Here we are again, down at the sanctuary where nearly all of my tales begin their transcription from mind to text. Tonight’s thoughts are proudly brought to you by Hahn Super dry – currently, not a sponsor but certainly deserve’s the plug!
I have had another one of those day’s that challenges you from the moment you realise you should have left 10 minutes ago to crying in front of your ex at your kids Saturday morning cricket match, I know I feel you all cringe upon reading those words. A day where after crying in front of your ex despite their actual caring, considerate and even compassionate response to your suddenly new vulnerable state, I decide to collect my car key’s and take little ol’Bessie round the block for some solace to collect myself and prepare to push on through the day.
Calm down guys Bessie is the name I have given to the current beast I’m driving (if you refer back to ‘It’s just one of those days’ please note I am still currently stripped of my own 4 wheels) Yes this beast has taken care of all my mobility requirements for some time now and is ready for her retirement, which I am sure will not be long before she receives a generous package!
I have assured her she will be well looked after by Sim’s scrap metal! Only joking, she will be returned to my grandparents well looked after, fluids topped up, her fadded paint job as shiney as the rub back will get.
Anywho, after securing Bessie the safest and also furthest park from any kind of public eye (mostly because the breaks are slightly dodgy and we can’t have the locals recognizing the ol’girl who may or may not have love-tapped a few bumpers)
I take a stroll down the main street of a beautiful little country town called Lyndock, part of the Adelaide wine region, it has kept many of its beautiful highlights. One of those being the rose garden as pictured below.
Now being the happy little hippie I am, I know full well that by returning and immersing myself with nature I always receive a spot of inspiration and find a new way to look at and deal with the many of life’s quirks. This rose garden is gorgeous, I can feel myself walking directly to a bush with the warm sun’s rays shining on my face and cool breeze licking my skin from time to time I continue heading straight for this one particular bush.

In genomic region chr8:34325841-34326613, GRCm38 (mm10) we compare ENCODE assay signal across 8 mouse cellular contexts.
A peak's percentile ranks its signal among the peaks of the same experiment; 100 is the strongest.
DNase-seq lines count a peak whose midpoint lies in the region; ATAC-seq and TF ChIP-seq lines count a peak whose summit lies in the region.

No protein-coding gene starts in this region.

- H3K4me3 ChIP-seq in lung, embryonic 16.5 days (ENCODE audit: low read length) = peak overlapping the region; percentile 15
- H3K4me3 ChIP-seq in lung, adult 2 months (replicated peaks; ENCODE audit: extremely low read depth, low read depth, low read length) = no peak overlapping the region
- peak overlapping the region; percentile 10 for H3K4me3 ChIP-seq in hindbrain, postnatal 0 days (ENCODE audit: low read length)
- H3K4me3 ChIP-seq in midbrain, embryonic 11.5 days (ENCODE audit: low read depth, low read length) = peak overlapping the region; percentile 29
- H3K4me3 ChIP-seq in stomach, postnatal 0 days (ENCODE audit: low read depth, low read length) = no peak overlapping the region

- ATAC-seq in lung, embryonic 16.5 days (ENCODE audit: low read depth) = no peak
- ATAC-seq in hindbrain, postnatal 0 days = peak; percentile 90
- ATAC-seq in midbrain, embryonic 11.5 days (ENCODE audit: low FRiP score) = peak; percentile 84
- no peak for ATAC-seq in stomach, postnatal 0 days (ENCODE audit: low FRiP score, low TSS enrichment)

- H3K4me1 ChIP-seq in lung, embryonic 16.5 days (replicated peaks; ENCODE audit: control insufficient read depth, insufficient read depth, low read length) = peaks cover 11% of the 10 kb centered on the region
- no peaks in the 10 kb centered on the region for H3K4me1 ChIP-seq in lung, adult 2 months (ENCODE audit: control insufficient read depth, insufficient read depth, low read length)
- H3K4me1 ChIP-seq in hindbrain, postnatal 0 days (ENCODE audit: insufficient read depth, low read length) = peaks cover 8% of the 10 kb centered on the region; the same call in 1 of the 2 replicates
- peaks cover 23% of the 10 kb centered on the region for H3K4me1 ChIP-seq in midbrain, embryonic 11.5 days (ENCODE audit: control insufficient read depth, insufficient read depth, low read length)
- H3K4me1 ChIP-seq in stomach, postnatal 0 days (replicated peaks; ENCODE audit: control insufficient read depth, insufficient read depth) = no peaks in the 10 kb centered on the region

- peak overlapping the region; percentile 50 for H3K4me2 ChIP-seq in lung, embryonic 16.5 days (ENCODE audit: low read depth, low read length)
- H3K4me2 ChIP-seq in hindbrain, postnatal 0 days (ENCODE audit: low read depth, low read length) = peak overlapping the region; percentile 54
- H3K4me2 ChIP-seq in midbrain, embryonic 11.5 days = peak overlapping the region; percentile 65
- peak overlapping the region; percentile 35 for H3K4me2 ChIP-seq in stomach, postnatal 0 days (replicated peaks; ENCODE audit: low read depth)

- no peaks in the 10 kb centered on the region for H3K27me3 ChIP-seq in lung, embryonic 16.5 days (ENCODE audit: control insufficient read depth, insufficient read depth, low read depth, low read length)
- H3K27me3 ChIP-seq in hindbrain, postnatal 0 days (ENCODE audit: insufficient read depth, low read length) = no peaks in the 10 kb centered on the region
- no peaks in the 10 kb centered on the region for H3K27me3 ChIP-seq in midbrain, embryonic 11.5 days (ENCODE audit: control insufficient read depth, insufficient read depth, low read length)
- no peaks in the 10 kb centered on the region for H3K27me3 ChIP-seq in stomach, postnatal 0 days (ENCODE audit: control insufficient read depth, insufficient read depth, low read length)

Standing quietly in front of such a beautiful piece of nature I can not help myself but to pick a rose from its stem lifting it to my nose and enjoying the sweet aroma drifting from this newly opened bud. However, this moment fulfilment is short lived as I take notice of this quiet little achiever peeping through a sea of green and red.
There it sit’s the most exquisite analogy I have ever had the pleasure of finding. Yes, this pink specimen was somehow trying to find its way and shed its light through the overwhelming sea of red.
This little brand of pink roses has me curiously wondering about our mindsets and the conditioning from such a young age to believe that things are just the way the are because that’s ‘just how it is’, many of us quickly learn to stop questioning anything that does not conform and fall into line with the ‘norm’!
From such early ages, we are taught to believe that it’s easier to conform and be alike the red buds as opposed to the pink one’s that would usually be looked past, shunned for their desire to stand out and be different, their sheer determination to grow and flower…… After all, they are only following their predetermined germination lifecycle.
In many a garden these beautiful pink buds would be snipped from the bush!
How often we choose to allow ourselves to believe that we are all the same.
When in fact, the only similarities we have with each other is that we are all human, we bleed when our flesh is cut, we cry, we have extreme emotional ups and downs, we all require food and water to survive… But we are all so very unique, individuality is the true essence of our inner selves.